We focus on the properties and the localization of voltage gated calcium channels (VGCCs) for normal brain function (Kadas et al., 2017 J Neurosci 37(45):10971-10982; Ryglewski et al., 2012 J Physiol 590(4):809-825) and development (Ryglewski et al., 2017 Neuron 93(3):632-645; Ryglewski et al., 2014 PNAS 111(50):18049-18054). We use the genetic model Drosophila melanogaster with its versatile tool kit and a relatively small but, nevertheless, sufficiently complex central nervous system to study basic principles of neuronal performance. We employ electrophysiological techniques such as sharp electrode but also patch clamp recordings, nerve stimulation with simultaneous muscle recordings, calcium imaging experiments, opto- and thermogenetic activation or silencing of neurons, immunohistochemical methods including confocal microscopy, but also intracellular dye fills and molecular techniques as well as cell culture with heterologous expression of ion channels and patch clamp recordings of those.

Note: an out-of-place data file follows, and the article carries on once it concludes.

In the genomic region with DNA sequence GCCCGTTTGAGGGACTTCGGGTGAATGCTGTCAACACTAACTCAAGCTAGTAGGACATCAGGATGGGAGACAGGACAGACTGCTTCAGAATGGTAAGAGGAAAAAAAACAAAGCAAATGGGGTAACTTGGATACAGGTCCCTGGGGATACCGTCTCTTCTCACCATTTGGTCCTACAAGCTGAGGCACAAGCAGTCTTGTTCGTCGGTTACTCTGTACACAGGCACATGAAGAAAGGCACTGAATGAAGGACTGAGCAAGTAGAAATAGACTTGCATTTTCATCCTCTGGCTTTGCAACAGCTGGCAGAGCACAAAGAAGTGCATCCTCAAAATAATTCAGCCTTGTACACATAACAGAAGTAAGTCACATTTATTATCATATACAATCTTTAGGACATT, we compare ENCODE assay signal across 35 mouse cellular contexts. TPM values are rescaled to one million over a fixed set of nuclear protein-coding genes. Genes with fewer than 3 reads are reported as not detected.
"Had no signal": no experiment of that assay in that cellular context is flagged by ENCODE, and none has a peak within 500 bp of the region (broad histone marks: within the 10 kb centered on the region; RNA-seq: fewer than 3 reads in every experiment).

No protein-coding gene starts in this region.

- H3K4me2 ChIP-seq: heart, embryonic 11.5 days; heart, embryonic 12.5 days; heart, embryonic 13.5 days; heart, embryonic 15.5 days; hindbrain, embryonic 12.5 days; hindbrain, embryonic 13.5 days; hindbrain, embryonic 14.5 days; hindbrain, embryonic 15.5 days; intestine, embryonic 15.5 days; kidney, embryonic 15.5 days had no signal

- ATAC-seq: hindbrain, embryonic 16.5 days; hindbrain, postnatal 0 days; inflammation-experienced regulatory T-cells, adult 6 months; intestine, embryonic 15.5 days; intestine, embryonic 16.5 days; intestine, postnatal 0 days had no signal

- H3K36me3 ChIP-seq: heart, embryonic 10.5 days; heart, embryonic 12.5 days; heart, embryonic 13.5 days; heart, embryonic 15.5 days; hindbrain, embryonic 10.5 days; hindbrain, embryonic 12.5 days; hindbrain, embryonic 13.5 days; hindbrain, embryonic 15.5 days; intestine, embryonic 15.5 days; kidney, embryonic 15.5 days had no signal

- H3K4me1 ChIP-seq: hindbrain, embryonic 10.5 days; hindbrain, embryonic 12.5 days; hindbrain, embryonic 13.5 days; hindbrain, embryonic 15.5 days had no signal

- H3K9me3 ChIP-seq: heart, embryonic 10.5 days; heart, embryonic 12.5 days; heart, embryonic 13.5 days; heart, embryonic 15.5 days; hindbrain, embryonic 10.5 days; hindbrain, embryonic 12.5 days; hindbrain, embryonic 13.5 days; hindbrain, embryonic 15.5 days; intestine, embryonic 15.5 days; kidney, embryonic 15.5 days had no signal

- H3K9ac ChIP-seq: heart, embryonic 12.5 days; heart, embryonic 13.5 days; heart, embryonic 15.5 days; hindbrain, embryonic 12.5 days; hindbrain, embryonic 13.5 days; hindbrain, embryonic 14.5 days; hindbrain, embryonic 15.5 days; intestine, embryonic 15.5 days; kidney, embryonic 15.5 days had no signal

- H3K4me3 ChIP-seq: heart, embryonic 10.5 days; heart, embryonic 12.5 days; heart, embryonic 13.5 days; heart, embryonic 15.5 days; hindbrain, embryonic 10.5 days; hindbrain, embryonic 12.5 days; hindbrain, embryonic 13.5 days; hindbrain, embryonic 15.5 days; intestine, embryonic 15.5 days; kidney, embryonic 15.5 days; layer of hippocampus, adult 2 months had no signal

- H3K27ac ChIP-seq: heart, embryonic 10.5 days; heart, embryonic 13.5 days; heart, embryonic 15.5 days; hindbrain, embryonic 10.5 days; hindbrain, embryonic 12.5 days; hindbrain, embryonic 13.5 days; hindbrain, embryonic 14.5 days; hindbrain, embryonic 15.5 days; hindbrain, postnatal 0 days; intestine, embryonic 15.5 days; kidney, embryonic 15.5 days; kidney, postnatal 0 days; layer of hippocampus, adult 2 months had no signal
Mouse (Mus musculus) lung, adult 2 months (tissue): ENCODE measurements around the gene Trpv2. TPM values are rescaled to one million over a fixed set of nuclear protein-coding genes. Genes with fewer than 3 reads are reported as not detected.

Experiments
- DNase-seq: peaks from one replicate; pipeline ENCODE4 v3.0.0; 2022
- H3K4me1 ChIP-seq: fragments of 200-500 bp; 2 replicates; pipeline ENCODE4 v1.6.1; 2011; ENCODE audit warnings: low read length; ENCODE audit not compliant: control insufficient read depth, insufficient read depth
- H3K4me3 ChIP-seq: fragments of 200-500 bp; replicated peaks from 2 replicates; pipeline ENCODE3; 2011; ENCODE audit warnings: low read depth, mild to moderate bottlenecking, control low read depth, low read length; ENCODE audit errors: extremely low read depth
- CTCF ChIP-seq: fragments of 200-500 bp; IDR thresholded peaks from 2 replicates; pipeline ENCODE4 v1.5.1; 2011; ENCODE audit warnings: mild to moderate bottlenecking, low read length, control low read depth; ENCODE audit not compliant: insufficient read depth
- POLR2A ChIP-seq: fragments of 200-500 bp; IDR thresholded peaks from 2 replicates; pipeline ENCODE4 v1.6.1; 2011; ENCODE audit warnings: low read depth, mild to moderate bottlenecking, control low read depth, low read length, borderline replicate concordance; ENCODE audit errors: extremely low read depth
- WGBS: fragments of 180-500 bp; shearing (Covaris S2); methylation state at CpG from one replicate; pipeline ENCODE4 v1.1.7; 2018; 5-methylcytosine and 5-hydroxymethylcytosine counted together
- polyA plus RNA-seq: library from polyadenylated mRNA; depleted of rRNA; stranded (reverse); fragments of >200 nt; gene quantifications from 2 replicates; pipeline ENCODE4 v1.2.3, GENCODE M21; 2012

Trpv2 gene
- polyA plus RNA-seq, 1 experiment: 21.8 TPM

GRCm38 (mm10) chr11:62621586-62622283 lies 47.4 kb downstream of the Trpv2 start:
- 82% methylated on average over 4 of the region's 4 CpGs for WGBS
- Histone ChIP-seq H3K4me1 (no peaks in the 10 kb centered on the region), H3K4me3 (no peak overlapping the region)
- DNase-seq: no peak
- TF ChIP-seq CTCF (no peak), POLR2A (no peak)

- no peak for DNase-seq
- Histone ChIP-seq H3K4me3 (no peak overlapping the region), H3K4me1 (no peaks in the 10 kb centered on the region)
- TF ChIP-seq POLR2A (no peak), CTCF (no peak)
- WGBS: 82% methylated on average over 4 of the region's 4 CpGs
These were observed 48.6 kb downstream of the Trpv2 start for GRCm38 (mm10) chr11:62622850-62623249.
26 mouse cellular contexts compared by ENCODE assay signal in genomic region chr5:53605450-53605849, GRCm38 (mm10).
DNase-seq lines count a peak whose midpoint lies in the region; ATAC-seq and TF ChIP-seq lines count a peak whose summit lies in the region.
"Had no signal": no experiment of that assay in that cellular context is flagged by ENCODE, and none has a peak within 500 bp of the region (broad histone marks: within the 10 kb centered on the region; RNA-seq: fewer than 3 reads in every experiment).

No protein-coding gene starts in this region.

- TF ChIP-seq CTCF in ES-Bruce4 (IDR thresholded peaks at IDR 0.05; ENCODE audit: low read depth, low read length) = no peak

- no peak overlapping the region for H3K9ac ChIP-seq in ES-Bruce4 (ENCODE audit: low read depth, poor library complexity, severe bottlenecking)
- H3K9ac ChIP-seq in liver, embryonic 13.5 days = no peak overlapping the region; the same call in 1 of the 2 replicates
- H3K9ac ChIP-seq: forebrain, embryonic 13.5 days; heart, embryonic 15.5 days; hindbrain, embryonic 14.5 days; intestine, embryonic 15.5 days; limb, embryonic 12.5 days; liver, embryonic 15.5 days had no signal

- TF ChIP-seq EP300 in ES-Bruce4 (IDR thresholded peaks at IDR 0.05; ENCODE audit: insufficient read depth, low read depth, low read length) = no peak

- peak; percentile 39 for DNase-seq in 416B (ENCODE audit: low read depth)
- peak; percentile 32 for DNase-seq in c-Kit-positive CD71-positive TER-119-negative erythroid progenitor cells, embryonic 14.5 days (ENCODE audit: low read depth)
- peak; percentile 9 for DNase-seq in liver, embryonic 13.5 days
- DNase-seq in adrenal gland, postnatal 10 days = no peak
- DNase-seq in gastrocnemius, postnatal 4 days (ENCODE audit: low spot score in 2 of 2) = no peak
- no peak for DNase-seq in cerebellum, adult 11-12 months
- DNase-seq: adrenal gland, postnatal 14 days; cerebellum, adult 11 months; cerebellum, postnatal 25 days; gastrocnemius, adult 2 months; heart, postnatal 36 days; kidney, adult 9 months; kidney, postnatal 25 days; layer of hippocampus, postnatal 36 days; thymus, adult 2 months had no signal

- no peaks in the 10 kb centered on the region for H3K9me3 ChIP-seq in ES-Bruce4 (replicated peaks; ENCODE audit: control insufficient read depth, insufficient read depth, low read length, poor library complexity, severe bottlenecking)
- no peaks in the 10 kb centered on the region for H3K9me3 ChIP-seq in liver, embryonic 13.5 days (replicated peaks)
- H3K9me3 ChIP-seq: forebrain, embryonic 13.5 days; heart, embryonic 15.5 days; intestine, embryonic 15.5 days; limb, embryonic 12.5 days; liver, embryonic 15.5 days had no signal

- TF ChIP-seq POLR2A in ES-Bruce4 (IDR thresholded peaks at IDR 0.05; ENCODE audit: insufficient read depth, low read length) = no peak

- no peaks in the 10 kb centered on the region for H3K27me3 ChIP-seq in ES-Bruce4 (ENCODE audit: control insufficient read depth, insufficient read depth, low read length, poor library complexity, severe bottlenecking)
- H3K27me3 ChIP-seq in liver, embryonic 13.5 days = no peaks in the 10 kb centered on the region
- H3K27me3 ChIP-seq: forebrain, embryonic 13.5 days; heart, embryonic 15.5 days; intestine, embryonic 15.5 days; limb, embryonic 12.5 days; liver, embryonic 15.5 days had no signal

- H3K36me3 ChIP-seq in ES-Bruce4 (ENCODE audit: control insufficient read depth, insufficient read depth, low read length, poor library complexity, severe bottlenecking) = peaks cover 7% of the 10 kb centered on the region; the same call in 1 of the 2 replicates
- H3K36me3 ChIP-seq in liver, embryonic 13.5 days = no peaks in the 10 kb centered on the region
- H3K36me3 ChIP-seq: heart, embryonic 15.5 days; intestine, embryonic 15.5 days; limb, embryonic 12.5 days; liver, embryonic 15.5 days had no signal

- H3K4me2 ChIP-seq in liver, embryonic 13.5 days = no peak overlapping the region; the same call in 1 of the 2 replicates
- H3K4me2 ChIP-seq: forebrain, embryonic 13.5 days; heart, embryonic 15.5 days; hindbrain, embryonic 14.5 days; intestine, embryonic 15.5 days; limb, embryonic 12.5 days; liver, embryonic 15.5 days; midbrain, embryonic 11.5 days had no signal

In vertebrate genomes 10 genes encode VGCCs that are categorized in three VGCC families: Cav1.1-1.4, Cav2.1-2.3, and Cav3.1-3.3. In contrast, the Drosophila genome contains only one homolog each, namely Dmca1D (Cav1), Dmca1A, also known as cacophony (cac) or nightblind (nbA; Cav2), and DmαG or Dmα1T (Cav3).


Table 1: Vertebrate and Drosophila voltage gated calcium channels